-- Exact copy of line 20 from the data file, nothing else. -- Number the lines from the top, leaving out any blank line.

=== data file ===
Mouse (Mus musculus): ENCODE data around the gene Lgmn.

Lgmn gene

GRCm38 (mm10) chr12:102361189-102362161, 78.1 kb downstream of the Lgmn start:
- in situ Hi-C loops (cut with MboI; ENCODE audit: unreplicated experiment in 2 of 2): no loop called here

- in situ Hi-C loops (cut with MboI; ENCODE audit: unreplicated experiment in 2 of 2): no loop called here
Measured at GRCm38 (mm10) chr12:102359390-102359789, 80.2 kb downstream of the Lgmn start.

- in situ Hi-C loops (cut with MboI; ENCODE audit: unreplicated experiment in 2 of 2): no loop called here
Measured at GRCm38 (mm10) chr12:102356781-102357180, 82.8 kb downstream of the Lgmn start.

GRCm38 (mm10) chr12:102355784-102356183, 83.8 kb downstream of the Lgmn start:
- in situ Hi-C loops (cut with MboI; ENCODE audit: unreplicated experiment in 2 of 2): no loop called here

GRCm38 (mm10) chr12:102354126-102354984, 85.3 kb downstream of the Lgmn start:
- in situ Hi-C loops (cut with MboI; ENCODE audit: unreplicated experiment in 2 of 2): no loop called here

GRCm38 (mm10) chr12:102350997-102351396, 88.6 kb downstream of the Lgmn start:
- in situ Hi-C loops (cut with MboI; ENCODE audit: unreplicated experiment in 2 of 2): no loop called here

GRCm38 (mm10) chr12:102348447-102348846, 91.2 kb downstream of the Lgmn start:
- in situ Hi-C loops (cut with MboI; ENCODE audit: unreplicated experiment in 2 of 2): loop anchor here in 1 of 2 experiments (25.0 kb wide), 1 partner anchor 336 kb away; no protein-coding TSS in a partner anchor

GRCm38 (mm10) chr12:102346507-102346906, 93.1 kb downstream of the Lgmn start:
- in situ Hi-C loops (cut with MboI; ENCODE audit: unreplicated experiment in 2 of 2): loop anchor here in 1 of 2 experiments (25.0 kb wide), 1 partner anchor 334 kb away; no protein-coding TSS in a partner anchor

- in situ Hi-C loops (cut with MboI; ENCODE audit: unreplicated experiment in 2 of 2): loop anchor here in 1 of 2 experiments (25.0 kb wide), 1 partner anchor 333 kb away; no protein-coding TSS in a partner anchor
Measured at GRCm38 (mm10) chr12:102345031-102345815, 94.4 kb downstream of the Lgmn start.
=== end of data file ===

Measured at GRCm38 (mm10) chr12:102345031-102345815, 94.4 kb downstream of the Lgmn start.